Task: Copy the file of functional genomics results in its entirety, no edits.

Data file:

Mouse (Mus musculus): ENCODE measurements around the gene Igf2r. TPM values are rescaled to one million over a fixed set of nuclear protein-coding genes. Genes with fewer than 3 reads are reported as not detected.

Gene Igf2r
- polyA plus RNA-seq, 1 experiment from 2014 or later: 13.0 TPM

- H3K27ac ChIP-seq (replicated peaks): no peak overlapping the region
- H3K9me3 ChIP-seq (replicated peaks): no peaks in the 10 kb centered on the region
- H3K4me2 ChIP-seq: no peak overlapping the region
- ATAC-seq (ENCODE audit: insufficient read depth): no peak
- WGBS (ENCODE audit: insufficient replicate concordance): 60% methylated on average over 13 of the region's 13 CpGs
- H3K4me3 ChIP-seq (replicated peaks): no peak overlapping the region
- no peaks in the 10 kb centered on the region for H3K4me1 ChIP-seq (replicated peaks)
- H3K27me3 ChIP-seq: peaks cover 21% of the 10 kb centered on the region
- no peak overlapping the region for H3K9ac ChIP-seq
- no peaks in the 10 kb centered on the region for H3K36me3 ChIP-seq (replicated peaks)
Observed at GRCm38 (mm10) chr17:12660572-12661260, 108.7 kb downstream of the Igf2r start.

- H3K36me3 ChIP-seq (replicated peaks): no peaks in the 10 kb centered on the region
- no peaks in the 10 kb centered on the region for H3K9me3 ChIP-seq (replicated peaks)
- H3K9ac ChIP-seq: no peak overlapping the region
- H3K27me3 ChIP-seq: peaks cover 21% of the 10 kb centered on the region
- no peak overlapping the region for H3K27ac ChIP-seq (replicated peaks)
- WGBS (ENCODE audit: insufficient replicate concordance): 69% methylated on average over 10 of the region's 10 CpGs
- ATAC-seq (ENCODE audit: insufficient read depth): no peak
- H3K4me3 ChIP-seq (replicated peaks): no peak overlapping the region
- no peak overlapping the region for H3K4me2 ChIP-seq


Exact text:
Mouse (Mus musculus): ENCODE measurements around the gene Igf2r. TPM values are rescaled to one million over a fixed set of nuclear protein-coding genes. Genes with fewer than 3 reads are reported as not detected.

Gene Igf2r
- polyA plus RNA-seq, 1 experiment from 2014 or later: 13.0 TPM

- H3K27ac ChIP-seq (replicated peaks): no peak overlapping the region
- H3K9me3 ChIP-seq (replicated peaks): no peaks in the 10 kb centered on the region
- H3K4me2 ChIP-seq: no peak overlapping the region
- ATAC-seq (ENCODE audit: insufficient read depth): no peak
- WGBS (ENCODE audit: insufficient replicate concordance): 60% methylated on average over 13 of the region's 13 CpGs
- H3K4me3 ChIP-seq (replicated peaks): no peak overlapping the region
- no peaks in the 10 kb centered on the region for H3K4me1 ChIP-seq (replicated peaks)
- H3K27me3 ChIP-seq: peaks cover 21% of the 10 kb centered on the region
- no peak overlapping the region for H3K9ac ChIP-seq
- no peaks in the 10 kb centered on the region for H3K36me3 ChIP-seq (replicated peaks)
Observed at GRCm38 (mm10) chr17:12660572-12661260, 108.7 kb downstream of the Igf2r start.

- H3K36me3 ChIP-seq (replicated peaks): no peaks in the 10 kb centered on the region
- no peaks in the 10 kb centered on the region for H3K9me3 ChIP-seq (replicated peaks)
- H3K9ac ChIP-seq: no peak overlapping the region
- H3K27me3 ChIP-seq: peaks cover 21% of the 10 kb centered on the region
- no peak overlapping the region for H3K27ac ChIP-seq (replicated peaks)
- WGBS (ENCODE audit: insufficient replicate concordance): 69% methylated on average over 10 of the region's 10 CpGs
- ATAC-seq (ENCODE audit: insufficient read depth): no peak
- H3K4me3 ChIP-seq (replicated peaks): no peak overlapping the region
- no peak overlapping the region for H3K4me2 ChIP-seq